The Grand Hôtel
Södra Blasieholmshamnen 8, Norrmalm
If you're looking for that over-the-top, opulent but classic, hotel experience, The Grand Hôtel is your best bet. Rooming guests since 1874, the waterfront location looking over at The Royal Palace and the cobbled streets of Gamla Stan (the city's Old Town) is hard to beat. The accommodations are brimming with old-world charm—soaring ceilings with crown moldings, four-poster beds with high thread count sheets, and luxurious bathrooms. The hotel is home to acclaimed chef Matthias Dahlgren's Michelin-starred restaurant Matbaren (we also love Dahlgren's more casual café Green Rabbit on nearby Tegnérgatan). After a long day of sightseeing, check into the hotel's Nordic spa for a series of invigorating, Scandi-style treatments including hot and cold baths, a pine-scented sauna, and traditional Swedish massage.
Näckströmsgatan 8, Östermalm
In a city filled with achingly hip boutique hotels, Berns, in upscale Östermalm, is the alternatively kooky option. Favored by visiting bands, celebrities, and political figures, the hotel bar and restaurant are permanently packed with a fairly riotous crowd. The accommodations are small but unique, with large-scale, modern photographs decorating the walls, bright rugs, and cushions to add color; and many of the rooms have the added bonus of French balconies and window seats. The weekend brunch is the major draw even if you're not staying over: Sit in the wood-paneled, chandelier-lit dining room, take a break from Nordic cuisine, and tuck into a full Asian spread, from sushi to salads.
Sköldungagatan 2, Östermalm
This is one of the most celebrated hotels in the world, in part because, in translation of its name, it feels like you are home.
Gröna gången 1, Skeppsholmen
Built in 1699 to house Sweden’s Royal Marines, and sitting right behind the stunning Moderna Museet, this eco-friendly, chic hotel is right on the waterfront, on one of the calmer islands in this busy city. The interior is clean, bright, and truly Scandinavian—think white painted wood ceilings, blond hardwood floors, and blue-and-yellow accents for a touch of color. Thoughtful design details include writing desks in each of the seventy-eight rooms, big windows (many of them overlooking the pretty harbor) and comfy bucket-style chairs.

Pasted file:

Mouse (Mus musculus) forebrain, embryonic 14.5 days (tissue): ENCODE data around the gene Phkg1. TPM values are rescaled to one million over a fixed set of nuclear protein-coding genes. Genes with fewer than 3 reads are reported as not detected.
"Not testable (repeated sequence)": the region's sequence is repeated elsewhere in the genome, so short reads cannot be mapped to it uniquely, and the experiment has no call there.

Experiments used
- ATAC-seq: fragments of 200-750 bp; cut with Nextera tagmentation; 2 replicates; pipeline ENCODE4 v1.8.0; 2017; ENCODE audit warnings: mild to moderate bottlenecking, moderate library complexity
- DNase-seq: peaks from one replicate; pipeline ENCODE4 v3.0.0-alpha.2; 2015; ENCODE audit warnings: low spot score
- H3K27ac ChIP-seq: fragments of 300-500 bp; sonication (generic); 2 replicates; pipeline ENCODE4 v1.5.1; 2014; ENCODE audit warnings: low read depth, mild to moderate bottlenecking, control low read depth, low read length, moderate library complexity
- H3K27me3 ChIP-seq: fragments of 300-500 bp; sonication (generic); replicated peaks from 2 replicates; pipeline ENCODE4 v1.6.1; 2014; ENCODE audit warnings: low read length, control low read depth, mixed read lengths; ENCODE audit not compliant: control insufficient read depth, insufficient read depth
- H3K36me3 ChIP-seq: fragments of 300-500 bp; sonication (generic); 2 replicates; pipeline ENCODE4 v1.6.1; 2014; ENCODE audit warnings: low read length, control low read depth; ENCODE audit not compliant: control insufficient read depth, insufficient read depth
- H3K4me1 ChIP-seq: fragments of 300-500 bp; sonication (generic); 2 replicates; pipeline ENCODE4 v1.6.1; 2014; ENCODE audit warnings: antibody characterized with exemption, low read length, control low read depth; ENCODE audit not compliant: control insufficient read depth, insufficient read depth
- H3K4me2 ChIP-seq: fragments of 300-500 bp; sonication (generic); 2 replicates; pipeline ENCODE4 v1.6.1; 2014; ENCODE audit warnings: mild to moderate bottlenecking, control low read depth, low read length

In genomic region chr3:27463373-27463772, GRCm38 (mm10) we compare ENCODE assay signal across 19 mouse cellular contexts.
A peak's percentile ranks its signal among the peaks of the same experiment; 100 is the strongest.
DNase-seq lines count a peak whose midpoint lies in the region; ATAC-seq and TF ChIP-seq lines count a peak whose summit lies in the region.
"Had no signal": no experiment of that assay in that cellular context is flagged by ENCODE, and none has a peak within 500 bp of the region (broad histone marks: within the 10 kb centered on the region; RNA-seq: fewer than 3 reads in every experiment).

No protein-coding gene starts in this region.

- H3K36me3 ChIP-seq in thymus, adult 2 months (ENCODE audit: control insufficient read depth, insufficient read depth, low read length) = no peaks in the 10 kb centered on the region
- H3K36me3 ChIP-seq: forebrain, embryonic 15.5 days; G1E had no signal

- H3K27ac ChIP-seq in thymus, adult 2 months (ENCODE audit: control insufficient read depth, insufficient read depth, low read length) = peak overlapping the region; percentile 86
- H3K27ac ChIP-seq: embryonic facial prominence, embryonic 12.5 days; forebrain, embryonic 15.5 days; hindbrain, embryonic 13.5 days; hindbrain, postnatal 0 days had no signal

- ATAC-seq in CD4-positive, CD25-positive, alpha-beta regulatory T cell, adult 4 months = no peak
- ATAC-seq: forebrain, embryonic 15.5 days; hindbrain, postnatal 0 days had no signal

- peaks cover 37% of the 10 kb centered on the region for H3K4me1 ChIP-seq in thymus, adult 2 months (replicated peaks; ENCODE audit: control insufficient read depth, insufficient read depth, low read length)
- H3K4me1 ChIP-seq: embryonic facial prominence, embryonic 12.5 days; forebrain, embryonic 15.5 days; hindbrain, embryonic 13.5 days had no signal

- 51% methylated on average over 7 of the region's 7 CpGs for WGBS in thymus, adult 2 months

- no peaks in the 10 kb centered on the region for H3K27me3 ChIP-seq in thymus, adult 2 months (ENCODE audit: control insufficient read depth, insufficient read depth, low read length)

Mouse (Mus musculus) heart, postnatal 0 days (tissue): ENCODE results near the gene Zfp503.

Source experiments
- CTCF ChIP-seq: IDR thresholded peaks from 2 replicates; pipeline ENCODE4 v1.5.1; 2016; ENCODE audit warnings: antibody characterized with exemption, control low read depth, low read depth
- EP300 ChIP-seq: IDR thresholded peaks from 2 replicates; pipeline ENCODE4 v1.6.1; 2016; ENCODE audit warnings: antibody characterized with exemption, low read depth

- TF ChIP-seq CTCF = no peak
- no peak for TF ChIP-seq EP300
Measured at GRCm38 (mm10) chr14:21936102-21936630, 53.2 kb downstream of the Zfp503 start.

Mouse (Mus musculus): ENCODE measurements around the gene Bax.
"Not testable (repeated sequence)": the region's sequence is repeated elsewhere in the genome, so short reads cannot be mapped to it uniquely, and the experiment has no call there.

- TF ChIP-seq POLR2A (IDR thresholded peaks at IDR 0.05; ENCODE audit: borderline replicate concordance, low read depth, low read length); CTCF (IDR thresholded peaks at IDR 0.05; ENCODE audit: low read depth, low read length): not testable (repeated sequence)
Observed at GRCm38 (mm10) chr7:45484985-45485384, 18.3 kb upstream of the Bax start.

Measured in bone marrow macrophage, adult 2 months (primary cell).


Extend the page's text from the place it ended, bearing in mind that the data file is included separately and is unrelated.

Sveavägen 48, Norrmalm
Named after the headmistress of the girl’s school that once occupied this Art Nouveau building, Miss Clara is a minimalist's dream.
Norrmalmstorg 2-4, Norrmalm
Nobis is one of the classic, old-school hotel options in Stockholm, replete with high ceilings, chandeliers, and lots of marble. While the minimalist, Scandinavian-style rooms have all the appointments you expect from a luxury hotel—high thread-count sheets, well-stocked minibars, and chic products in the bathrooms—they are on the small side. Situated on Norrmalmstorg Square, and walking distance to the city's best shopping and incredibly strollable Berzelli Park, the location is hard to beat. After a long day of sightseeing, hotel restaurant Caina serves some of the best Italian in the city, after which you can just roll straight into bed.
Prince van Orangien
Beckholmsvägen 26, Djurgården
When Magnus Ek and partner Agneta Green closed Oaxen Skärgårdskrog and moved their culinary operation back to the city, they purchased a stunning 1930's Dutch ship that moors near their new restaurant, Oaxen Krog. After a painstaking refurbishment, the couple opened a small, six-room hotel on the ship. Each of the surprisingly spacious rooms (several have private balconies overlooking the canal) is beautifully turned out with cast iron bathtubs, velvet chaise lounges, and four-poster beds—and despite the premise, the experience isn't at all gimmicky. A major draw: Breakfast is served onboard.
Riddargatan 6, Östermalm
This converted former apartment building still has a homey feel to it, despite all the fancy upgrades (like kitchenettes and workout spaces), and center-of-it-all location. The bedrooms are a blend of old and new, with clever, textural details—like using the old apartment doors as headboards and leaving some of the walls in their raw stone form. The hotel has a '30s-style Asian restaurant with the requisite velvet sofas and dark wood tables, and the hotel bar is packed to the rafters every weekend. Not the place for a relaxing stay, but if you want to feel in the middle of it all, this is where you want to be—right next to Stureplan, Stockholm's nightlife hotspot and in the vicinity of the city's best shopping.
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